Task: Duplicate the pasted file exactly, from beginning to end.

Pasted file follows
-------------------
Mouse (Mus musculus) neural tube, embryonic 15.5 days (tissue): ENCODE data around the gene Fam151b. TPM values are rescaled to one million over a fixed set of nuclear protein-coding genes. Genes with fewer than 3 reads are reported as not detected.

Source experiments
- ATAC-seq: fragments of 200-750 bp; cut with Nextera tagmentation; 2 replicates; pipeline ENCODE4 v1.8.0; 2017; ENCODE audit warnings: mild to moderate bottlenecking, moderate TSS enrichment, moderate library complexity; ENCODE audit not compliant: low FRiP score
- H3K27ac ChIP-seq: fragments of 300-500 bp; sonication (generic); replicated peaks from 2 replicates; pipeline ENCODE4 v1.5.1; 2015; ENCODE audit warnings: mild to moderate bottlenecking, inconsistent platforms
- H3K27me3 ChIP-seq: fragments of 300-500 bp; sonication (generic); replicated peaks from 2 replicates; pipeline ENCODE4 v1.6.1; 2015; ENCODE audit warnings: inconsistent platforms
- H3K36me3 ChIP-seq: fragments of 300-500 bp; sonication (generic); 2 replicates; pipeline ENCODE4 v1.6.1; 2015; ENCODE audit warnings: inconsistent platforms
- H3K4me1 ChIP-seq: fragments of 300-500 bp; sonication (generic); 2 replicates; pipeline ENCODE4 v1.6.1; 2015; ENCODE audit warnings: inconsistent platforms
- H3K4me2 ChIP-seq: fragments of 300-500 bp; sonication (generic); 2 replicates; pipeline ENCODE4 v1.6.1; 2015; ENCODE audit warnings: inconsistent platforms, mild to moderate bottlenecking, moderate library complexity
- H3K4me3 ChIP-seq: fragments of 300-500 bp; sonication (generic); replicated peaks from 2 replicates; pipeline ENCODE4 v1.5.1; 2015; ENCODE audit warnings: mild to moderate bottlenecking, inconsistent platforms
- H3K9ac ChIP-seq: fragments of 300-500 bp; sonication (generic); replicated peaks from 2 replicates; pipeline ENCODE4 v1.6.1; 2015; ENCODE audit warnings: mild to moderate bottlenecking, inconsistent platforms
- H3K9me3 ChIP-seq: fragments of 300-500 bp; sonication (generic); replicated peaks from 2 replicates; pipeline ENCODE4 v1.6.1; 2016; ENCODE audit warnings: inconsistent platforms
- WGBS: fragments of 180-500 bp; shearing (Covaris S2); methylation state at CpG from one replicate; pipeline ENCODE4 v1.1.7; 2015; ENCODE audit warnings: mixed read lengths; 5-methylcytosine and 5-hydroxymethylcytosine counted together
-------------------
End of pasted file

Mouse (Mus musculus) neural tube, embryonic 15.5 days (tissue): ENCODE data around the gene Fam151b. TPM values are rescaled to one million over a fixed set of nuclear protein-coding genes. Genes with fewer than 3 reads are reported as not detected.

Source experiments
- ATAC-seq: fragments of 200-750 bp; cut with Nextera tagmentation; 2 replicates; pipeline ENCODE4 v1.8.0; 2017; ENCODE audit warnings: mild to moderate bottlenecking, moderate TSS enrichment, moderate library complexity; ENCODE audit not compliant: low FRiP score
- H3K27ac ChIP-seq: fragments of 300-500 bp; sonication (generic); replicated peaks from 2 replicates; pipeline ENCODE4 v1.5.1; 2015; ENCODE audit warnings: mild to moderate bottlenecking, inconsistent platforms
- H3K27me3 ChIP-seq: fragments of 300-500 bp; sonication (generic); replicated peaks from 2 replicates; pipeline ENCODE4 v1.6.1; 2015; ENCODE audit warnings: inconsistent platforms
- H3K36me3 ChIP-seq: fragments of 300-500 bp; sonication (generic); 2 replicates; pipeline ENCODE4 v1.6.1; 2015; ENCODE audit warnings: inconsistent platforms
- H3K4me1 ChIP-seq: fragments of 300-500 bp; sonication (generic); 2 replicates; pipeline ENCODE4 v1.6.1; 2015; ENCODE audit warnings: inconsistent platforms
- H3K4me2 ChIP-seq: fragments of 300-500 bp; sonication (generic); 2 replicates; pipeline ENCODE4 v1.6.1; 2015; ENCODE audit warnings: inconsistent platforms, mild to moderate bottlenecking, moderate library complexity
- H3K4me3 ChIP-seq: fragments of 300-500 bp; sonication (generic); replicated peaks from 2 replicates; pipeline ENCODE4 v1.5.1; 2015; ENCODE audit warnings: mild to moderate bottlenecking, inconsistent platforms
- H3K9ac ChIP-seq: fragments of 300-500 bp; sonication (generic); replicated peaks from 2 replicates; pipeline ENCODE4 v1.6.1; 2015; ENCODE audit warnings: mild to moderate bottlenecking, inconsistent platforms
- H3K9me3 ChIP-seq: fragments of 300-500 bp; sonication (generic); replicated peaks from 2 replicates; pipeline ENCODE4 v1.6.1; 2016; ENCODE audit warnings: inconsistent platforms
- WGBS: fragments of 180-500 bp; shearing (Covaris S2); methylation state at CpG from one replicate; pipeline ENCODE4 v1.1.7; 2015; ENCODE audit warnings: mixed read lengths; 5-methylcytosine and 5-hydroxymethylcytosine counted together